Tuesday 15 July 2014

Lions, and Tigers, and . . . Wait! What? . . . Gomphotheres?

That's right, kiddies. Gomphotheres! 

A tip o' the old brown fedora to Phys.org, who ceaselessly work to keep me informed of science news, even if I'm not usually in a position to pay attention. Yesterday, my metaphorical archaeological divining rod dipped hard, and up came this
Meet the gomphothere: Archaeologists discover bones of elephant ancestor
W.O.W., or words to that effect. Gomphotheres! Wait. What's a Gomphothere? And what were people like us doing hanging out in the same ecosystem? Both good questions, Grasshopper. Voilá!

This brilliant paleoconstruction is the work of Sergio de la Rosa-Martínez.

The gomphothere is the little guy on the right. Who knew? They were supposed to be extinct before the original human inhabitants arrived in what was then, truly, the New World.

The paper describing the possible interaction of us and them is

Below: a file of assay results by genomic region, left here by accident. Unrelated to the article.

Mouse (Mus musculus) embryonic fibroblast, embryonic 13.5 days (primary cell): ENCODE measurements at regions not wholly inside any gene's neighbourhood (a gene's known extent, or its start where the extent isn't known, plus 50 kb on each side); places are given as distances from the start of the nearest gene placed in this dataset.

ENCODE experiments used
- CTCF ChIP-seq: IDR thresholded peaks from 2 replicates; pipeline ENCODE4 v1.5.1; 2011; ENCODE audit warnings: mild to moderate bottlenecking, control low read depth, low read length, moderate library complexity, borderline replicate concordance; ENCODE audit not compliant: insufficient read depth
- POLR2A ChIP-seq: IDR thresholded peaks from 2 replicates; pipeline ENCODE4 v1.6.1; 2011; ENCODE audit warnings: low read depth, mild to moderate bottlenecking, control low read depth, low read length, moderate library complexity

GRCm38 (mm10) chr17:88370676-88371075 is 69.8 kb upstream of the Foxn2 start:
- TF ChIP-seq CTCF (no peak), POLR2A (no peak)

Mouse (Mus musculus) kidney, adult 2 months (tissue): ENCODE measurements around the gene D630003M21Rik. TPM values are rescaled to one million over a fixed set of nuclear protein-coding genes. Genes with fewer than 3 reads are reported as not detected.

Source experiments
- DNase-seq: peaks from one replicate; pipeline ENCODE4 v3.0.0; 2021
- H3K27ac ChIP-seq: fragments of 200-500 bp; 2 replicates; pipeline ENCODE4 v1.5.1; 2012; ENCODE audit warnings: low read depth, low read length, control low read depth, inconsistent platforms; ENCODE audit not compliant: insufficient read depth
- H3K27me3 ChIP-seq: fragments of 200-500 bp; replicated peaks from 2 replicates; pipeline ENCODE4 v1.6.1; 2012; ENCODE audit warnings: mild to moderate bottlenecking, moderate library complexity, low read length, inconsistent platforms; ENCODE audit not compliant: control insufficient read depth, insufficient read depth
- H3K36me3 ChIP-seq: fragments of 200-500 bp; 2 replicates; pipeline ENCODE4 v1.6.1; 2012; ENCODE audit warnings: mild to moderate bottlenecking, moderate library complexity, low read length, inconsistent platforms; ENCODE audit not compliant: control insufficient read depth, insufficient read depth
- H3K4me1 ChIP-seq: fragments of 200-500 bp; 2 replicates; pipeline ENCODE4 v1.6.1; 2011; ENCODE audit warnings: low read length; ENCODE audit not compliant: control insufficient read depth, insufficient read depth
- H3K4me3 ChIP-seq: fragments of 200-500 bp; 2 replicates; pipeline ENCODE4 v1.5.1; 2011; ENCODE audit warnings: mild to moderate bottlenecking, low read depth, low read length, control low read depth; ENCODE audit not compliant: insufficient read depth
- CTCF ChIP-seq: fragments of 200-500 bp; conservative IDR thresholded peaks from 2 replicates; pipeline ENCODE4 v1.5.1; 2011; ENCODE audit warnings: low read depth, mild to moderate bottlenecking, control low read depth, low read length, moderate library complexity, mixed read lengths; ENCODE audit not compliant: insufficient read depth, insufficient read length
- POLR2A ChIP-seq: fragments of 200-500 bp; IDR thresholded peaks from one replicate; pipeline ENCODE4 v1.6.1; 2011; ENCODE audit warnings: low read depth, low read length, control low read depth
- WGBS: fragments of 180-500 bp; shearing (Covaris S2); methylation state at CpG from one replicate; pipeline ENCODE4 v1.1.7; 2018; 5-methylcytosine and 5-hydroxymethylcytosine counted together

"Human (Clovis)–gomphothere (Cuvieronius sp.) association ∼13,390 calibrated yBP in Sonora, Mexico," by Guadalupe Sanchez, Vance T. Holliday, Edmund P. Gaines, Joaquín Arroyo-Cabrales, Natalia Martínez-Tagüeña, Andrew Kowler, Todd Lange, Gregory W. L. Hodgins, Susan M. Mentzer, and Ismael Sanchez-Morales. PNAS, published online before print July 14, 2014, doi: 10.1073/pnas.1404546111, July 14, 2014. 
That's quite a line-up!

And quite a locality, all things considered. Por ejemplo, mira usted! Forget CRYSTAL SKULLS. They're just for show! The beauty shown below, on the other hand, was for rockin' and rollin' with the pachyderms. Or, so these authors claim.

Quartz crystal Clovis biface. Credit: INAH Sonora, and Phys.org

And, there's lots more. Heaps more. Clovis. And gomphothere. Crazy.

I haven't the time to get down and subversive on the claims for the contemporaneity of and interactions between us and the gomphotheres. But I will have the time real soon.

I've missed you!